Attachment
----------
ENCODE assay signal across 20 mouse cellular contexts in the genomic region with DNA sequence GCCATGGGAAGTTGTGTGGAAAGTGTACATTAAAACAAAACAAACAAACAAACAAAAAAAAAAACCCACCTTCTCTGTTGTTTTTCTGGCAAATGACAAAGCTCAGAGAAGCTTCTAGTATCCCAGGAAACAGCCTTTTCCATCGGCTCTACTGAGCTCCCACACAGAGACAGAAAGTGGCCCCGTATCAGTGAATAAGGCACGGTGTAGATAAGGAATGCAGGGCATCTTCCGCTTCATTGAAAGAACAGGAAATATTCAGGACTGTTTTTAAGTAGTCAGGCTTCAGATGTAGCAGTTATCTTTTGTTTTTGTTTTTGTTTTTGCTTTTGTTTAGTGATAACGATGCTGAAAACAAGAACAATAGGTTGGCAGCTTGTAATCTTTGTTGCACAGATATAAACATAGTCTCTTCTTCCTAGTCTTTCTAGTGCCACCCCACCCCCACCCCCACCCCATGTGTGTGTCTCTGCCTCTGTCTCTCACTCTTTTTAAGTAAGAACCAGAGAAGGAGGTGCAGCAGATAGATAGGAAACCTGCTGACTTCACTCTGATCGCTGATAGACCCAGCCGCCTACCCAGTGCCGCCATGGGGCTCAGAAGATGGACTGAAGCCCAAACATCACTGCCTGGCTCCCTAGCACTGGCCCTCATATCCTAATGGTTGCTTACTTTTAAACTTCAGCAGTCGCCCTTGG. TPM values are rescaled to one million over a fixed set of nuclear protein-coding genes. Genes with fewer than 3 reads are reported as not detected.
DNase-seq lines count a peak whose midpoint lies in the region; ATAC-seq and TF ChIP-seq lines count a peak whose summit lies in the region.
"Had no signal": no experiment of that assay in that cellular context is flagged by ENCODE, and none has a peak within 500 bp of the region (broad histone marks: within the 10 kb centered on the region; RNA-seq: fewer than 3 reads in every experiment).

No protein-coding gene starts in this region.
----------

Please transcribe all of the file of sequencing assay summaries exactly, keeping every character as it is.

ENCODE assay signal across 20 mouse cellular contexts in the genomic region with DNA sequence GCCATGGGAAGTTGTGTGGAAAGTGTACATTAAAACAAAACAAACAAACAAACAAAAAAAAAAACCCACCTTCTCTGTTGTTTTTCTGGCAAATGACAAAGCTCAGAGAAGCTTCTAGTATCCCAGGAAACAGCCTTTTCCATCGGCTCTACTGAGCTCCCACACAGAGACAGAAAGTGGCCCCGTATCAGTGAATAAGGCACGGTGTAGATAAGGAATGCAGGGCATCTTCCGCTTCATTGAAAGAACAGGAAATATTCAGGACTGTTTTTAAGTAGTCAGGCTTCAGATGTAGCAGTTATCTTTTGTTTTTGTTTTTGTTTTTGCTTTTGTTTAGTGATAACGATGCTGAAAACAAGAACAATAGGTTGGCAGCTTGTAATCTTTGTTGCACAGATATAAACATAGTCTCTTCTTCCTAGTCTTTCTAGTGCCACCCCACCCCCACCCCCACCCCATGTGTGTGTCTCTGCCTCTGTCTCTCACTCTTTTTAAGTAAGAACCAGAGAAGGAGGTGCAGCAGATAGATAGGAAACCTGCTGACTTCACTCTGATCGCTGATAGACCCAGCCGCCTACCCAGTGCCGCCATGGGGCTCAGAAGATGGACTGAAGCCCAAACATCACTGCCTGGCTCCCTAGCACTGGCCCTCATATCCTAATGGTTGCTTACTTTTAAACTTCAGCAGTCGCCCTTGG. TPM values are rescaled to one million over a fixed set of nuclear protein-coding genes. Genes with fewer than 3 reads are reported as not detected.
DNase-seq lines count a peak whose midpoint lies in the region; ATAC-seq and TF ChIP-seq lines count a peak whose summit lies in the region.
"Had no signal": no experiment of that assay in that cellular context is flagged by ENCODE, and none has a peak within 500 bp of the region (broad histone marks: within the 10 kb centered on the region; RNA-seq: fewer than 3 reads in every experiment).

No protein-coding gene starts in this region.